The loan agreement between Frionor and NORAD has no reference to any environmental aspects of the project.
When Frionor applied for the loan, the application was submitted to the Norwegian Pollution Control Authority (NPCA) to have the environmental aspects of the project evaluated. Because of moving offices, NORAD has been unable to find the NPCA evaluation from its archive. However, according to acting head of department for Industrial Co-operation at NORAD, Jan Dag Andersen, the NPCA had no objections to the project.
- Probably the NPCA limited its comments to traditional environmental effects relating to the pisciculture industry, like discharge, waste disposal and the like, Andersen writes to NorWatch.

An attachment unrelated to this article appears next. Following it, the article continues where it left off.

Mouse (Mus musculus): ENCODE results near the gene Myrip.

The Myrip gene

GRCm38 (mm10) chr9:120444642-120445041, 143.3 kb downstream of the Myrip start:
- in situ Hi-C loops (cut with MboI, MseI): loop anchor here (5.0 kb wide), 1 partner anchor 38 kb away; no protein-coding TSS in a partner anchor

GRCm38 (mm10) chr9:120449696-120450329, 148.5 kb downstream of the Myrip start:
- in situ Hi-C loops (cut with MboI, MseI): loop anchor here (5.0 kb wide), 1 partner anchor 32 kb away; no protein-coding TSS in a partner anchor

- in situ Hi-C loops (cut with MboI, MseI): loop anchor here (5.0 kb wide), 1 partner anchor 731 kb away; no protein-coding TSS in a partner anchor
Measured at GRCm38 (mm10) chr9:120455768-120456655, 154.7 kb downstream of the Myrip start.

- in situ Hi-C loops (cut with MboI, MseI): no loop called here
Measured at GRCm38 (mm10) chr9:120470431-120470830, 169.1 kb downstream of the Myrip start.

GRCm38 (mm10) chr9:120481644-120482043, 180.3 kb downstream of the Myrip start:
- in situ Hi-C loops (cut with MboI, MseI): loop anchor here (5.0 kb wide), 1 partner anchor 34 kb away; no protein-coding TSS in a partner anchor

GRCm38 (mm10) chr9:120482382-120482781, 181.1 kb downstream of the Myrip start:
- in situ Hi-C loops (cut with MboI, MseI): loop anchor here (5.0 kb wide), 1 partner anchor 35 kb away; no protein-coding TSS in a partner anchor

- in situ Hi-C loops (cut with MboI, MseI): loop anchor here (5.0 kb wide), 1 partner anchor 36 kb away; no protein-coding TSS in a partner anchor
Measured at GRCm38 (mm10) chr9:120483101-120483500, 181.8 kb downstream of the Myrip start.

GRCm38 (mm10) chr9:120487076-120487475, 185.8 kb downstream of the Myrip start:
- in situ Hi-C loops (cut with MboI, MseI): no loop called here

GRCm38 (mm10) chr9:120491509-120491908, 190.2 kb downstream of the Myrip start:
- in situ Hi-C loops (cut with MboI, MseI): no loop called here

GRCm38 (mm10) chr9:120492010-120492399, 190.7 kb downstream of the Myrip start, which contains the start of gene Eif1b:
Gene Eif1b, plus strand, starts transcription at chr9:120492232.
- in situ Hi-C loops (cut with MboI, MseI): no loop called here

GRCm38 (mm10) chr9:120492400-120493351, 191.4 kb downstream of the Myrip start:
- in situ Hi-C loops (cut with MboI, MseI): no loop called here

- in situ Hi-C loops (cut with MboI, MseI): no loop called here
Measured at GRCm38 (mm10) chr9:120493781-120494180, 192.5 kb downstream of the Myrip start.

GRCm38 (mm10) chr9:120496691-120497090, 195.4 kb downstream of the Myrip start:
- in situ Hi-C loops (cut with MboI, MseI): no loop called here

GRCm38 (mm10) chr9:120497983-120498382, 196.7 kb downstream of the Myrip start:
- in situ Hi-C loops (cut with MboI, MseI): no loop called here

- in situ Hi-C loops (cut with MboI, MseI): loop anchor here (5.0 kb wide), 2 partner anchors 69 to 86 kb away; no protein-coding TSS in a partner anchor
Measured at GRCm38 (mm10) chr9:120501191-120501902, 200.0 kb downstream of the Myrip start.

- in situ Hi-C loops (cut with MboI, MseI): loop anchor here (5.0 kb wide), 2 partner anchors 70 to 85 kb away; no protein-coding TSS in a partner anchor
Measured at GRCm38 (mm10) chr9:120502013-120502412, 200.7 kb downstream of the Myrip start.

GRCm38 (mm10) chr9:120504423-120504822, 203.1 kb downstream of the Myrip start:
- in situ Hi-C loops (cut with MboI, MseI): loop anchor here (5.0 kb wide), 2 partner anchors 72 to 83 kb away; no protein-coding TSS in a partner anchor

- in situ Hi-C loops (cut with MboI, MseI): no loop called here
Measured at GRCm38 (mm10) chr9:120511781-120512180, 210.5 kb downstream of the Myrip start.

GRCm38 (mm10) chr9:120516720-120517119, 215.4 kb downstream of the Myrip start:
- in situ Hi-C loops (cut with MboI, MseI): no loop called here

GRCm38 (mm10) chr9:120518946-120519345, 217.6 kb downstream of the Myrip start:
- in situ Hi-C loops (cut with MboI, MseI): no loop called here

- However, the loan was granted to Frionor on the condition that the project is run in accordance with the Thai laws and regulations. If its use of raw material from prawn farms should prove to be in violation with such laws, resulting in the company's licence or approval being withdrawn, then NORAD would have reason to cancel the agreement with Frionor, Andersen writes.
However, the thing is that only the breeding of prawns in the interior is prohibited; there is no law against buying prawns from such interior farms, like Frionor is doing. In the NORAD agreement there is a clause obligating Frionor to live up to the ILO conventions number 79, 90 and 138, all regarding child labour. Apart from this, there is no mention of working conditions in the agreement, except for the demand that Thai law be followed.
Norwatch Newsletter 10/99